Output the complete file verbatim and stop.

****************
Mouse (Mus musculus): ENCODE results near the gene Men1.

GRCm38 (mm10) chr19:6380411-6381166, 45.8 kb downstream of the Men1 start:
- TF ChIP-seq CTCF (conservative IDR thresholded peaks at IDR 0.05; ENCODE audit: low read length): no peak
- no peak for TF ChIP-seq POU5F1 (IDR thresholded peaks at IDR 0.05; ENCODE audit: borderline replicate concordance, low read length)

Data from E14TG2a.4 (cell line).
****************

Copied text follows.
Mouse (Mus musculus): ENCODE results near the gene Men1.

GRCm38 (mm10) chr19:6380411-6381166, 45.8 kb downstream of the Men1 start:
- TF ChIP-seq CTCF (conservative IDR thresholded peaks at IDR 0.05; ENCODE audit: low read length): no peak
- no peak for TF ChIP-seq POU5F1 (IDR thresholded peaks at IDR 0.05; ENCODE audit: borderline replicate concordance, low read length)

Data from E14TG2a.4 (cell line).